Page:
"Our team brings leadership and new ways of thinking to aircraft development," said Shelley Lavender, president of Boeing Military Aircraft. "As the original equipment manufacturers for both the Black Hawk and Apache helicopters, we bring tremendous technological breadth and depth to the customer. I believe our technical capabilities and experience in development and flight testing of complex rotorcraft systems were a key factor in the customer's decision."
To date, Sikorsky and Boeing collectively have delivered more than 3,000 helicopters to the Army in support of its challenging missions.

The JMR TD program supports the Department of Defense's Future Vertical Lift (FVL) program to deliver the next generation of vertical lift aircraft with greater performance, reliability and affordability. The Defiant aircraft packages evolutionary technologies in a new, innovative and affordable design that flies faster, farther and with more payload.
The JMR TD Program offers Sikorsky and Boeing the opportunity to partner with the U.S. Government in demonstrating the maturity of advanced and enabling future vertical lift technologies. Sikorsky and Boeing formed their JMR team inJanuary 2013, and each company has invested significantly in the program. 

Sikorsky Aircraft Corp., based in Stratford, Connecticut, is a world leader in aircraft design, manufacture and service. United Technologies Corp., based inHartford, Connecticut, provides high-technology products and support services to the aerospace and building systems industries.
A unit of The Boeing Company, Boeing Defense, Space & Security is one of the world's largest defense, space and security businesses specializing in innovative and capabilities-driven customer solutions, and the world's largest and most versatile manufacturer of military aircraft. Headquartered in St. Louis, Boeing Defense, Space & Security is a $33 billion business with 56,000 employees worldwide. Follow us on Twitter: @BoeingDefense.

This press release contains forward-looking statements concerning opportunities for development and potential production of helicopters. Actual results may differ materially from those projected as a result of certain risks and uncertainties, including but not limited to changes in government procurement priorities and practices, budget plans, availability of funding and in the type and number of aircraft required; challenges in the design, development, production and support of advanced technologies; as well as other risks and uncertainties, including but not limited to those detailed from time to time in filings submitted by UTC and by Boeing to the Securities and Exchange Commission.

Distribution Statement A: Approved for public release; distribution is unlimited.

Tuesday, August 5, 2014

BREAKING: US ARMY General killed by Afghan soldier

KABUL, Afghanistan — A United States Army major general was killed on Tuesday by an Afghan soldier, shot at close range at a military training academy on the outskirts of Kabul, an official of the American-led coalition and Afghan media reported Tuesday. The officer was the highest-ranking member of the American military to die in hostilities in the Afghanistan war.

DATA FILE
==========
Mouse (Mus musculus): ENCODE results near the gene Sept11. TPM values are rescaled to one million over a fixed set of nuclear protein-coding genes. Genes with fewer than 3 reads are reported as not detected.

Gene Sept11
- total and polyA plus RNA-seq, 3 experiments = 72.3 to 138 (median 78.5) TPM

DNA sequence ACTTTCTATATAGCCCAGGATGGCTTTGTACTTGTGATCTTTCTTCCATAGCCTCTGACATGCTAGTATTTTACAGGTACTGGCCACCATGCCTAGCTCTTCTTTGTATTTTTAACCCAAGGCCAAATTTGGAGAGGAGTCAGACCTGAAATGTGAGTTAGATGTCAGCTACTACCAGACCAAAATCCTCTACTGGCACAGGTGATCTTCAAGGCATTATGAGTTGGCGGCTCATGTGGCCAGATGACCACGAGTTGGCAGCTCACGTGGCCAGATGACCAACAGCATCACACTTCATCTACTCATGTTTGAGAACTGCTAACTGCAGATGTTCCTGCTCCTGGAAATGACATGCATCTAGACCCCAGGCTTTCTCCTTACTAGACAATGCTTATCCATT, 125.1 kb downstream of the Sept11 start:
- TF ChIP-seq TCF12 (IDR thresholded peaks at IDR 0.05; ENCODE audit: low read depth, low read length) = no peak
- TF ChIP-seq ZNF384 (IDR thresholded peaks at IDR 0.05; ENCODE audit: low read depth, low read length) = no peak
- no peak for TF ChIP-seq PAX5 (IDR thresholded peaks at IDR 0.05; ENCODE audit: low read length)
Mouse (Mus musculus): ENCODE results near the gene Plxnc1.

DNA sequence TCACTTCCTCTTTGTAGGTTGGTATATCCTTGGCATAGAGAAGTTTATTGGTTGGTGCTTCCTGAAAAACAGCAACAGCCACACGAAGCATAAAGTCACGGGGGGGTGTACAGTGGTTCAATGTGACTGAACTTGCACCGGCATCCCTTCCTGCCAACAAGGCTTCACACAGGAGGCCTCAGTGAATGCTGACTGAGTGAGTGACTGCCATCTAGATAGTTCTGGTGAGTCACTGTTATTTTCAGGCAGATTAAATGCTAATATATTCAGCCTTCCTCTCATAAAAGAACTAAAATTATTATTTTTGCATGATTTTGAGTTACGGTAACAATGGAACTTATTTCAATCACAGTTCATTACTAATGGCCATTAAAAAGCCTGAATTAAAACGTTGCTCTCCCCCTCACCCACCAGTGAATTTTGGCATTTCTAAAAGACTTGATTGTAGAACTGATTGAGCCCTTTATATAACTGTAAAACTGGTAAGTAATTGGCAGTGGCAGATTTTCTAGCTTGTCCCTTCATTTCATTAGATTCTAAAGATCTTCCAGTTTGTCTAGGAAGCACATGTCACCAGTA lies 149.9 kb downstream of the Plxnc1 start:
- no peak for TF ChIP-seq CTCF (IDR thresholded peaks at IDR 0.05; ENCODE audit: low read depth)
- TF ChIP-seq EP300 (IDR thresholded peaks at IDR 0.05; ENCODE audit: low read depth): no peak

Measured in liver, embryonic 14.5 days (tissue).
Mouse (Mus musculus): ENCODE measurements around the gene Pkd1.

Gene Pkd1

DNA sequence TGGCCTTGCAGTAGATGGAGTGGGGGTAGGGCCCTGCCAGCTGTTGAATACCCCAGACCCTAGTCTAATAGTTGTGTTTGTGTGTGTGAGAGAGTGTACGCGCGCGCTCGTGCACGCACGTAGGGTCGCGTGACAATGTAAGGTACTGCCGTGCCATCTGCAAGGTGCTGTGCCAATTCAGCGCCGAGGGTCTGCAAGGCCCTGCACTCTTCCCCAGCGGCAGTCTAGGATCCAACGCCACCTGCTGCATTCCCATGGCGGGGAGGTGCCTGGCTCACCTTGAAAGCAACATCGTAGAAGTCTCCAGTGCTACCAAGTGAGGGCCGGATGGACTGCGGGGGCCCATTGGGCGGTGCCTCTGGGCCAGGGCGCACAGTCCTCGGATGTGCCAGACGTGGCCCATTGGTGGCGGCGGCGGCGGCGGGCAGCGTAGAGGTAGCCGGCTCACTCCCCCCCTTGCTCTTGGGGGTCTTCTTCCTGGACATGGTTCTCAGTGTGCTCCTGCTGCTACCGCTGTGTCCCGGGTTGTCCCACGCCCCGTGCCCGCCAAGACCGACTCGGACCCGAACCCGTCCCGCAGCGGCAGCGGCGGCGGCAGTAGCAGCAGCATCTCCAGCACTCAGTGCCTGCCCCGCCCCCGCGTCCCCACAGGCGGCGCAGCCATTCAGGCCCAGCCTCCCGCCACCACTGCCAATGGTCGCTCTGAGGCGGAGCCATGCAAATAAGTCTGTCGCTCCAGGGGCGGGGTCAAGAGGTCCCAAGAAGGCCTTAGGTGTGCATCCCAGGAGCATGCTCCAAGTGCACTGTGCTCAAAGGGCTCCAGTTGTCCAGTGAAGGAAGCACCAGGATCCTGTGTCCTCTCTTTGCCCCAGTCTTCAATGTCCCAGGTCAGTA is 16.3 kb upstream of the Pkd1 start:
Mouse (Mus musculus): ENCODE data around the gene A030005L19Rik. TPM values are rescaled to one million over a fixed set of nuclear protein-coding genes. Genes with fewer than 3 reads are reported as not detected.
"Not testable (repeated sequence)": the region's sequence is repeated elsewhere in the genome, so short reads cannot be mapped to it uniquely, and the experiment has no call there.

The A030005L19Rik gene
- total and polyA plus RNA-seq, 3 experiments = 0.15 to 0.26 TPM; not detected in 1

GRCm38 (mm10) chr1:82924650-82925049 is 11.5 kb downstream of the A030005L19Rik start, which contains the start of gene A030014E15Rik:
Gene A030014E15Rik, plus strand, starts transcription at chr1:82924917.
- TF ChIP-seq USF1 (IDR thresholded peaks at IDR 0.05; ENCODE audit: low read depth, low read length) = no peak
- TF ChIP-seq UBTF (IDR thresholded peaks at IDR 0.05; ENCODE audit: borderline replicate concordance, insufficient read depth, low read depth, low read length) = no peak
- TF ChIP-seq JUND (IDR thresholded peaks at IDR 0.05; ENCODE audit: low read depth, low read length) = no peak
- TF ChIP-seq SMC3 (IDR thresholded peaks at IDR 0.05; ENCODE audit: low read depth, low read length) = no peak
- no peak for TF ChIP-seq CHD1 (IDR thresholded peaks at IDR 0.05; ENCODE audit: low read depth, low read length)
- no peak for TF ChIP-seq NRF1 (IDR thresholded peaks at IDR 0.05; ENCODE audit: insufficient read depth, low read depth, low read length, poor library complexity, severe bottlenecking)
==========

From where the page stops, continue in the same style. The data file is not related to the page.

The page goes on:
The coalition official, who spoke on condition of anonymity and would not release the name of the major general, said an unspecified number of other service members of the American-led coalition and Afghan soldiers, including a senior Afghan commander were also shot. Their conditions were not known.

Other details of the shooting were sketchy, and the coalition official would only confirm that “an incident” had taken place at the Afghan National Army Officer Academy.

Tensions at the camp ran high in the immediate aftermath of the shooting, which took place around noon, and foreign troops appeared to be on edge, fearful of another attack.

Massoud Hossaini, a photographer for The Associated Press, said that he arrived at the camp’s gate ahead of other journalists, and just as coalition armored vehicles were pulling out of the compound. A coalition soldier manning the roof-mounted gun on one of the vehicles shouted for Mr. Hossaini to “get away,” and then fired an apparent warning shot.

“I don’t know what he fired. It was fired near our car,” he said, adding that he left the scene straight away.

The Afghan Defense Ministry said in a statement that a “few people were wounded” in the shooting, and that they had been immediately evacuated to a hospital. It described the attacker as “wearing Afghan National Army uniform,” which has long been a standard description offered after Afghan troops attack their foreign counterparts.

Other Afghan and coalition officials said they believed the shooter was an Afghan soldier. The coalition, in its brief statement, said the incident had involved “local Afghan and ISAF troops,” using the initials for the International Security Assistance Force, the formal name of the NATO-led coalition.

Sher Alam, an Afghan soldier guarding the entrance to the academy, located at Camp Qargha, said that senior Afghan and coalition officers had been meeting there on Tuesday, and that reports from inside the camp indicated that a number of the foreign officers were shot in the attack. He said that soon after the shooting, coalition helicopters landed inside the academy to evacuate the victims.

Tuesday’s shooting was the first so-called insider attack in Afghanistan in months. Such attacks, in which Afghan troops open fire on unsuspecting coalition forces, at one point posed a serious challenge to the war effort, sowing distrust and threatening to upend the American-led training mission that is vital to the long-term strategy for keeping the Taliban at bay.